Since 1368 this Sunday has been dedicated to the memory of St. Gregory Palamas, Archbishop of Thessalonica (1296-1359). This commemoration forms a continuation of the feast celebrated on the previous Sunday: St. Gregory’s victory over Barlaam, Akindynos and the other heretics of his time is seen as a renewed Triumph of Orthodoxy. In the earlier period there was on this day a commemoration of the Great Martyr Polycarp of Smyrna (+ c. 155), whose feast was transferred from the fixed calendar (23 February). This commemoration, like that of St. Theodore, underlined the connection between Lenten asceticism and the martyr’s vocation. The second Sunday also takes up the theme of the Prodigal Son as a model of repentance, with the first of the two Canons at Matins being devoted to this parable.
Source: The Lenten Triodion. Mother Mary, of the Monastery of the Veil of the Mother of God, Bussy-en-Othe, and Archimandrite Kallistos Timothy Ware: 1977.
The defence of the Hesychasts was taken up by St. Gregory Palamas (1296-1359), Archbishop of Thessalonica. He upheld a doctrine of the human person which allowed for the use of bodily exercises in prayer, and he argued, against Barlaam, that the Hesychasts did indeed experience the Divine and Uncreated Light of Tabor. To explain how this was possible, Gregory developed the distinction between the essence and the energies of God. It was Gregory’s achievement to set Hesychasm on a firm dogmatic basis by integrating it into Orthodox theology as a whole. His teaching was confirmed by two councils held at Constantinople in 1341 and 1351, which, although local and not Ecumenical, yet posses a doctrinal authority in Orthodox theology scarcely inferior to the seven general councils themselves. But western Christendom has never officially recognized these two councils, although many western Christians personally accept the theology of Palamas.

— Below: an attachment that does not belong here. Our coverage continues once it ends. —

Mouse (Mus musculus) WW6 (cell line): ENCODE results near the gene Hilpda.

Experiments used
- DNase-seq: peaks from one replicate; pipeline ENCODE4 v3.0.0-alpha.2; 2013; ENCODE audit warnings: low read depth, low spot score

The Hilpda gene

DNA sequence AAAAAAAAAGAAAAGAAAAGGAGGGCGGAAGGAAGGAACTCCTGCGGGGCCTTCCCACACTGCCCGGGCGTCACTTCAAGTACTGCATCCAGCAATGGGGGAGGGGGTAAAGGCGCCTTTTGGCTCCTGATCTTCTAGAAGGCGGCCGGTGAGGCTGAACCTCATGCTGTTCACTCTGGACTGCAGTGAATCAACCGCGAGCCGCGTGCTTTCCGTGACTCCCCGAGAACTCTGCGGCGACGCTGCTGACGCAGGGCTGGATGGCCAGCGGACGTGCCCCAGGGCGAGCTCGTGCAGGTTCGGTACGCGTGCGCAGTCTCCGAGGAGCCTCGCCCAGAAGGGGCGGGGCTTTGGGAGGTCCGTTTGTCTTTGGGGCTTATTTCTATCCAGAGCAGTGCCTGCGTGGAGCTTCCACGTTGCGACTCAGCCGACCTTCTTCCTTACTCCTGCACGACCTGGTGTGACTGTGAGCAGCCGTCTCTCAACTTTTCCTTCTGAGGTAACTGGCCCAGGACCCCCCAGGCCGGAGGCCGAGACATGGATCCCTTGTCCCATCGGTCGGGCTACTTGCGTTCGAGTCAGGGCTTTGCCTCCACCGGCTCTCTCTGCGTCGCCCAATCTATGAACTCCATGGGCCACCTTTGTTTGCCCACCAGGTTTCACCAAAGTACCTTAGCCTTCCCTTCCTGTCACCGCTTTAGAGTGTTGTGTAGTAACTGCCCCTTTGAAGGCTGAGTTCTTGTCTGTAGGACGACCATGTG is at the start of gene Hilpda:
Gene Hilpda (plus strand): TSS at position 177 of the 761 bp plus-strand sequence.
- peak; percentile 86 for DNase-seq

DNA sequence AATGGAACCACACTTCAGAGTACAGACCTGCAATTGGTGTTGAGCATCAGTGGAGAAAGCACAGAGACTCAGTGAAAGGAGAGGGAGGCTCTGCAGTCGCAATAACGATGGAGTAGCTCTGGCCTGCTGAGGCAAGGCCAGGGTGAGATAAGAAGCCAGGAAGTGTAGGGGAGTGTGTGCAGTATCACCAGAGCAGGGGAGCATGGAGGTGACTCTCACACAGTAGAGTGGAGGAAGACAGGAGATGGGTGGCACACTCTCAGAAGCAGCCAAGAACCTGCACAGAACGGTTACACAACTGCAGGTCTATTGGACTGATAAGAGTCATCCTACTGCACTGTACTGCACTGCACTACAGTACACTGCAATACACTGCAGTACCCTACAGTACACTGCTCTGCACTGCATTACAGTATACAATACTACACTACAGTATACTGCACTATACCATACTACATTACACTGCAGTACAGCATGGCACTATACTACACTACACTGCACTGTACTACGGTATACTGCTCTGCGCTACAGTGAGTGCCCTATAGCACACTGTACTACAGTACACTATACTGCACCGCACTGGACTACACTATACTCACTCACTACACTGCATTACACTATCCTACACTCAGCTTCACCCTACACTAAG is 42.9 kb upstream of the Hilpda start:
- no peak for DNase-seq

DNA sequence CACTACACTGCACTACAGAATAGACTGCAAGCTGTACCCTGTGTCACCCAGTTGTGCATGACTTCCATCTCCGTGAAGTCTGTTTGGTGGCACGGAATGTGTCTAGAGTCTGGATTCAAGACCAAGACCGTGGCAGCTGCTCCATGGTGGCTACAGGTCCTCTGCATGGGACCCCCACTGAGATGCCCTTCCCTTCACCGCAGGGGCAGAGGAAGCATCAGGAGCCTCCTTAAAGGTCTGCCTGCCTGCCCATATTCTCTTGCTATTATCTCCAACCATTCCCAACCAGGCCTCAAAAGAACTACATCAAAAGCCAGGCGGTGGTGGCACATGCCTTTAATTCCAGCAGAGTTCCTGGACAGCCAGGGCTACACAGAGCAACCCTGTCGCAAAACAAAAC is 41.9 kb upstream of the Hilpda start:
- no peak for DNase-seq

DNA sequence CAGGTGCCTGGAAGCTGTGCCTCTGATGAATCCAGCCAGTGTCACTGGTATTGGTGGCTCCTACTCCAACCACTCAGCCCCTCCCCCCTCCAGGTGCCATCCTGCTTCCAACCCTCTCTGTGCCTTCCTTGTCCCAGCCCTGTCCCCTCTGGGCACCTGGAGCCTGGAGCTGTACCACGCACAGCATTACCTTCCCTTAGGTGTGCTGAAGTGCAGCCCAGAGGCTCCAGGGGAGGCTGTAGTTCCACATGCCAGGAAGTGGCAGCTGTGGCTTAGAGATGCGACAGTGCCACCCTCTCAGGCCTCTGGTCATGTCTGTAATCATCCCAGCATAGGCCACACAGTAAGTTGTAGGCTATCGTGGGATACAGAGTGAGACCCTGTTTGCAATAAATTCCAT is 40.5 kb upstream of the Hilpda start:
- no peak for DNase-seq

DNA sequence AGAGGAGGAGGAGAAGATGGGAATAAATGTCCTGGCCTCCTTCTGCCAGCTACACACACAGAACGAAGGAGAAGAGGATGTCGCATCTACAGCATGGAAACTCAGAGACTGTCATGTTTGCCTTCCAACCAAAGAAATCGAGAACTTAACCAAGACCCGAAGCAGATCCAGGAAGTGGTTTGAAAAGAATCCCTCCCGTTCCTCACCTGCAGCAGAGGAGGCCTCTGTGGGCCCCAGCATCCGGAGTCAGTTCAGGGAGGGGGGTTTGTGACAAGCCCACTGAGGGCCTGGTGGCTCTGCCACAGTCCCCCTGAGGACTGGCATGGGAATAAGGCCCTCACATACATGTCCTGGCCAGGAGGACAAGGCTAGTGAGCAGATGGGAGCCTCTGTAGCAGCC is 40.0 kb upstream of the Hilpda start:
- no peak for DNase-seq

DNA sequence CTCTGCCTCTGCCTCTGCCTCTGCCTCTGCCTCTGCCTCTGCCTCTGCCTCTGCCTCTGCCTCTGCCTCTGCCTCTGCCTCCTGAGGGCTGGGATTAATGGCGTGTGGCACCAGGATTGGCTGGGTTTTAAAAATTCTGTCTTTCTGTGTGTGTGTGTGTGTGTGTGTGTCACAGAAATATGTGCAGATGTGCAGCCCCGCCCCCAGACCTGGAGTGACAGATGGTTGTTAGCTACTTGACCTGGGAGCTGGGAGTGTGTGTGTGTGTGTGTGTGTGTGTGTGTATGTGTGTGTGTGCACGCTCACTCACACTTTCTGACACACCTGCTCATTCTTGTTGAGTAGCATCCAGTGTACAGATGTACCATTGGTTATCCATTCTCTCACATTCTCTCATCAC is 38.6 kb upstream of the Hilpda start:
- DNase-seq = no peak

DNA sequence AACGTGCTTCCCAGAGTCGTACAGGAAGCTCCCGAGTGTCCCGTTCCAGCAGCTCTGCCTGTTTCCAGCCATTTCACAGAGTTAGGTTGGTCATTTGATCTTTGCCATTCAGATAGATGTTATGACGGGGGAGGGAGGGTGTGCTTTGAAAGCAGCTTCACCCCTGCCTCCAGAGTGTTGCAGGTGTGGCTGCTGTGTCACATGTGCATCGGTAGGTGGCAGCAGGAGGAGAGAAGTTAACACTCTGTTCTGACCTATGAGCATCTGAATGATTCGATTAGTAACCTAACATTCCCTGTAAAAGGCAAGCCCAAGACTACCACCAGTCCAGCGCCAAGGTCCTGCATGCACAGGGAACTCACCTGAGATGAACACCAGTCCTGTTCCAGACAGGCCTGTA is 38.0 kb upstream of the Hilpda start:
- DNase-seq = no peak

Gregory began by reaffirming the Biblical doctrine of the human person and of the Incarnation. The human being is a single, united whole; not only the human mind but the whole person was created in the image of God. Our body is not an enemy, but partner and collaborator with our souls. Christ, by taking a human body at the Incarnation, has ‘made the flesh an inexhaustible source of sanctification.’ Here Gregory took up and developed the ideas implicit in earlier writings, such as the Macarian Homilies; the same emphasis on the human body, as we have seen, lies behind the Orthodox doctrine of icons. Gregory went on to apply this doctrine of the person to the Hesychast methods of prayer: the Hesychasts, so he argued, in placing such emphasis on the part of the body in prayer, are not guilty of a gross materialism but are simply remaining faithful to the Biblical doctrine of personhood as a unity. Christ took human flesh and saved the whole person; therefore it is the whole person – body and soul together – that prays to God.
From this Gregory turned to the main problem: how to combine the two affirmations, that we humans know God and that God is by nature unknowable. Gregory answered: we know the energies of God, but not His essence. This distinction between God’s essence (ousia) and His energies goes back to the Cappadocian Fathers. ‘We know our God from His energies,’ wrote St. Basil, ‘but we do not claim that we can draw near to His essence. For His energies come down to us, but His essence remains unapproachable.’